DCSIMG

Response to Address by Deputy Minister for Foreign Affairs of the Russian Federation H.E. Aleksey Y. Meshkov

Permanent Council, Vienna



AS DELIVERED BY Ambassador Ian Kelly

Deputy Foreign Minister Meshkov. Your presence here today demonstrates both the value that the Russian Federation places on the OSCE and the important role Russia continues to play in the organization, and we thank you for your presentation here today.

The United States values our cooperative and constructive relationship with Russia and we welcome Russia’s presidency of the G-20. We share common goals, including the creation of conditions to achieve long-term prosperity for all our people. While the United States and Russia do not agree on all issues, our relationship accommodates frank discussion of disagreements in a spirit of mutual respect.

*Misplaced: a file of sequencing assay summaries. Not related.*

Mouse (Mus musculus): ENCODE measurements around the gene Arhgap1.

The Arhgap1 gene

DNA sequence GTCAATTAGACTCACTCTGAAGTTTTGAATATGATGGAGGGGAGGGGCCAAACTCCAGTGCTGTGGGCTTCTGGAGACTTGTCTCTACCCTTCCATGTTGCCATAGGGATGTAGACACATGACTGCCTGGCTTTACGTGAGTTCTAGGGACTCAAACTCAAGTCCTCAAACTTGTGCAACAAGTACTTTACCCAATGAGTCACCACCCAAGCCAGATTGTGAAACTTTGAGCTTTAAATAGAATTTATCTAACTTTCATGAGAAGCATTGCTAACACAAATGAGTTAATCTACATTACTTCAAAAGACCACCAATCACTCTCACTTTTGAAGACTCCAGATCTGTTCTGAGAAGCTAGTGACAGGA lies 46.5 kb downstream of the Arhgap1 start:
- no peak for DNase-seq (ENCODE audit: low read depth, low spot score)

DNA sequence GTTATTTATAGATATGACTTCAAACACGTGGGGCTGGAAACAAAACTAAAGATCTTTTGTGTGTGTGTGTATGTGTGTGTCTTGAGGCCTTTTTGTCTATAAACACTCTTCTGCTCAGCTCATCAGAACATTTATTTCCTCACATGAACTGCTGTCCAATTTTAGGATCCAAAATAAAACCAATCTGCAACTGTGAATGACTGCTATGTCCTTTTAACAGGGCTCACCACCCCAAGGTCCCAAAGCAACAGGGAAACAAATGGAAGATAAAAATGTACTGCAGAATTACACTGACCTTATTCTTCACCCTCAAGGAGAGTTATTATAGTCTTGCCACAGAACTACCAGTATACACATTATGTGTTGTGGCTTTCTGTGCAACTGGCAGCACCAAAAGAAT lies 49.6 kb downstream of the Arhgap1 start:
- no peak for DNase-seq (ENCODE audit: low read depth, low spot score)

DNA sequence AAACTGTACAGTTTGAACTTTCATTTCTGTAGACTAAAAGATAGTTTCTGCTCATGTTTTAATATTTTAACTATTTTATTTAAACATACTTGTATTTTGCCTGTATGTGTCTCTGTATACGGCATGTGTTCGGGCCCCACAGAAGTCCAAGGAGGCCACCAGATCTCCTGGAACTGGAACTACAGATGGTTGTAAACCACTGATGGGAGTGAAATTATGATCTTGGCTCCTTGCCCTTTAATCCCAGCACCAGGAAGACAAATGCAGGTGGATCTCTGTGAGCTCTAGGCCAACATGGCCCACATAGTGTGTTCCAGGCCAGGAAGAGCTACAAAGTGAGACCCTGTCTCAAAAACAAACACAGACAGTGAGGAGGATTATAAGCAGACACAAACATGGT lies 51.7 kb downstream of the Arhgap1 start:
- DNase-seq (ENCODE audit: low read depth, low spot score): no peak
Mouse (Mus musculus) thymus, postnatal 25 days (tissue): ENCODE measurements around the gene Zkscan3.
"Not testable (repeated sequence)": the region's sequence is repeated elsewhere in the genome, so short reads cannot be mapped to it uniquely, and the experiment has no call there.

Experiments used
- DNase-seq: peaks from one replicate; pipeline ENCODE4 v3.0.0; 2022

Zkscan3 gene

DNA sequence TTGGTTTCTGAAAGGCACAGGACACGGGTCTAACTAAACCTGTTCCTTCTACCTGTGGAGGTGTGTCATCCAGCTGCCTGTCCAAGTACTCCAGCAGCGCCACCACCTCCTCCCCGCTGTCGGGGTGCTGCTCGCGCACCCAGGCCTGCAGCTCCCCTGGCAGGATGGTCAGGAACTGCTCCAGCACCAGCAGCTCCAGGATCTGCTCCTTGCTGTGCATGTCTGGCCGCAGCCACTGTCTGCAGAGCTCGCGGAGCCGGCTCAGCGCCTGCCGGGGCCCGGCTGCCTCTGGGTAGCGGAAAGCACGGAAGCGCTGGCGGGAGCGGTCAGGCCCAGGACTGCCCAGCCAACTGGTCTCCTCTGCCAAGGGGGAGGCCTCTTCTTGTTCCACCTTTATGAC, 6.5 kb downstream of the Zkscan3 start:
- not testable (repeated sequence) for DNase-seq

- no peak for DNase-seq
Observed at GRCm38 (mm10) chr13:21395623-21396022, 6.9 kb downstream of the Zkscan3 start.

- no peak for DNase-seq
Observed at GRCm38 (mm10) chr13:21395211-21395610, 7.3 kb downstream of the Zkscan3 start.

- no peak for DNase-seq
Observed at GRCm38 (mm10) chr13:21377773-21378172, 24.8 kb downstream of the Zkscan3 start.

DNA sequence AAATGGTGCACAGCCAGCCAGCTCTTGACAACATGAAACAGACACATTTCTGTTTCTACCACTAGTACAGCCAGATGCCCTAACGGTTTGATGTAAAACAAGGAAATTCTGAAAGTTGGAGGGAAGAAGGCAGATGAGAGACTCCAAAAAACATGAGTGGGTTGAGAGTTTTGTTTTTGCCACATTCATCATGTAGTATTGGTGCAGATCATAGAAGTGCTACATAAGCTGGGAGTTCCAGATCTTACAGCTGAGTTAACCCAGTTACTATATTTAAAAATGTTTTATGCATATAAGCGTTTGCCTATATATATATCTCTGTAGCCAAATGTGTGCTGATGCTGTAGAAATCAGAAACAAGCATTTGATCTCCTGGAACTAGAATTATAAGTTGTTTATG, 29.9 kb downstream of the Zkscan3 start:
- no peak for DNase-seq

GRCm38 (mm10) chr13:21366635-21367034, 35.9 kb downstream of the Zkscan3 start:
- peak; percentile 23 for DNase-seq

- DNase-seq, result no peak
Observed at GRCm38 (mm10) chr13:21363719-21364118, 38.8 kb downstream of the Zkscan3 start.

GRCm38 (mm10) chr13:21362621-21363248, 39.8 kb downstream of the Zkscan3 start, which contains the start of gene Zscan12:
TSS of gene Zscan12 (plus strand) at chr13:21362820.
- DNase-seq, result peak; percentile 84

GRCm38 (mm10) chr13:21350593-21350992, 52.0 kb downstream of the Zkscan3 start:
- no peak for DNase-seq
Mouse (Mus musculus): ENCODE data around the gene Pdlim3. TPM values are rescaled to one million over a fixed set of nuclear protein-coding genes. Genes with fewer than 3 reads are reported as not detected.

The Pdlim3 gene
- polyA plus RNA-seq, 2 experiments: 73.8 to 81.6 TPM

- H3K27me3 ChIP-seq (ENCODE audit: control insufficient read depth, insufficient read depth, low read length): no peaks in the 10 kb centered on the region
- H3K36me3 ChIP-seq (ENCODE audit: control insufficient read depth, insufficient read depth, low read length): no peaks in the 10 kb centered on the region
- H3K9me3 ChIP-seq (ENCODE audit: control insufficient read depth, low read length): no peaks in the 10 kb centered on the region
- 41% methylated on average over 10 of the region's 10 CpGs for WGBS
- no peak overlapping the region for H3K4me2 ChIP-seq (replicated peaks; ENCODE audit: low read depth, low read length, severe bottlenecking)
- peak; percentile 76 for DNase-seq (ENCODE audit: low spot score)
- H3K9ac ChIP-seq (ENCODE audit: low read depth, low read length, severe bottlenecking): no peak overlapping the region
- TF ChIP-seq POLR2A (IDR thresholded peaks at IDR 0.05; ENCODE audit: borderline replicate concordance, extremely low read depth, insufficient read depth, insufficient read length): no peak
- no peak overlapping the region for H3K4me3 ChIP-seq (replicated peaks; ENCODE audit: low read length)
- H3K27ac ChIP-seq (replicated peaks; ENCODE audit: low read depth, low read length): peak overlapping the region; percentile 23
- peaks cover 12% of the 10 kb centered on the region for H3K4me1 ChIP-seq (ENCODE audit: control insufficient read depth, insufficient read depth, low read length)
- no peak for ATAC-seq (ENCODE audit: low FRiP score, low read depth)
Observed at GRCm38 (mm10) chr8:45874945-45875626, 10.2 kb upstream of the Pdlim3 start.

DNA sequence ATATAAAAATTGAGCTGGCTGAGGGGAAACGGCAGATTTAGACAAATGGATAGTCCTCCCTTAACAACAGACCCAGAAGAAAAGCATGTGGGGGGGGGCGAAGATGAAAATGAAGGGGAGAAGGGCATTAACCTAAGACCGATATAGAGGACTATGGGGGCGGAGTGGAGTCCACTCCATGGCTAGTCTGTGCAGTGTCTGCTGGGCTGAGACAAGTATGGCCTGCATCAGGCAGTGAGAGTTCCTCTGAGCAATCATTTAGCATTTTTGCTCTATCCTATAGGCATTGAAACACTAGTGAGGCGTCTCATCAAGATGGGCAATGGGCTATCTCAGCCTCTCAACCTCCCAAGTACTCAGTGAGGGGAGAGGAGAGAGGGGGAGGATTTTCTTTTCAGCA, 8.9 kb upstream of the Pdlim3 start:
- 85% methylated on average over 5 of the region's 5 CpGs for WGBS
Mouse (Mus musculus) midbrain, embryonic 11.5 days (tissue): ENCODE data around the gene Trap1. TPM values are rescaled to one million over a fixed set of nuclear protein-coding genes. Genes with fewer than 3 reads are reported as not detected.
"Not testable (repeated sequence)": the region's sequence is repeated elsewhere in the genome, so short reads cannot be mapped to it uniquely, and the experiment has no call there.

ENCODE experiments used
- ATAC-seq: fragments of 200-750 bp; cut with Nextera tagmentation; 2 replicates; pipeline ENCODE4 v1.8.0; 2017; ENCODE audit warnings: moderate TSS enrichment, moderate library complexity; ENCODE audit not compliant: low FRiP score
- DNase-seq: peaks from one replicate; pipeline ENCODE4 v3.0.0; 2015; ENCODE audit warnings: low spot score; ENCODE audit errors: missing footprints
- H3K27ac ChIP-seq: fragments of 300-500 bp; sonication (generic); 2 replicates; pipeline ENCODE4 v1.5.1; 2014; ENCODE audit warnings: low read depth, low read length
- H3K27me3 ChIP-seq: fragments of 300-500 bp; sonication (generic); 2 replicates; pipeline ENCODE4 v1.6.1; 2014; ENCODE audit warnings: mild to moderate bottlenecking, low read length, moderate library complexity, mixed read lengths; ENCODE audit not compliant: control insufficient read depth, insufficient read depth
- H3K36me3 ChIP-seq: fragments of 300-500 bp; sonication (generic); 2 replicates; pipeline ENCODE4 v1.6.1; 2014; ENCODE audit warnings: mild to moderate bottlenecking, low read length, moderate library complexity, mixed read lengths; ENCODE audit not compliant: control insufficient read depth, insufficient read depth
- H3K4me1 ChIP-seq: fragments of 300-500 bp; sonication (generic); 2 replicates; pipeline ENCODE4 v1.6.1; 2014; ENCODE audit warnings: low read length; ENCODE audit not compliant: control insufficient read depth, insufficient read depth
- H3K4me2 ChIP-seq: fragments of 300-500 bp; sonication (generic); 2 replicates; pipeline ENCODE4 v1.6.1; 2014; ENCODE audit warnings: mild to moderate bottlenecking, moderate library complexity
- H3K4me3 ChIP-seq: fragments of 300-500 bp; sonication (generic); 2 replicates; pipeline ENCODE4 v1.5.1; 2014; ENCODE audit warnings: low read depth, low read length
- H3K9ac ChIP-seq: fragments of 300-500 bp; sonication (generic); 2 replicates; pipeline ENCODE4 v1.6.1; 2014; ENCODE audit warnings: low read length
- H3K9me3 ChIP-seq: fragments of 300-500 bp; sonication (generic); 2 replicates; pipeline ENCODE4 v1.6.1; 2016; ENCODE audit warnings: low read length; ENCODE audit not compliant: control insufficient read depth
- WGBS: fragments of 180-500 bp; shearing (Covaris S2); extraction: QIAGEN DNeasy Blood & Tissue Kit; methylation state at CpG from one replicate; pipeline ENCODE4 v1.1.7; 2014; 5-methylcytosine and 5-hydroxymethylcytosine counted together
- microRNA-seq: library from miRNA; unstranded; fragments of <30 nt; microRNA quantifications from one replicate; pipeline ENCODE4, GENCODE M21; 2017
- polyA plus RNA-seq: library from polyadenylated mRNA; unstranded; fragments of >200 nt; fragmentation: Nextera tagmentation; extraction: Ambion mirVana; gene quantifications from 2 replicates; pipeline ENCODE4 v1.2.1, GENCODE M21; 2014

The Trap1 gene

We appreciate your insights from the Presidency of the G-20, and your presentation of Russia’s priorities in that forum. We listened with interest to your further iteration of Russia’s priorities in the OSCE. Mister Deputy Minister, you began by emphasizing the importance of existing political commitments, noting Russia’s commitment to fulfill them, and its expectation that other participating States will do the same. The United States fully agrees with you on this issue. Each time the U.S. reflects on the organization today, and looks ahead to the 40th anniversary of the Helsinki Final Act, we are more convinced of the centrality of the existing political commitments, which were built on the sound foundation of the Helsinki principles. The present and the future of this organization rest firmly in the implementation of these commitments.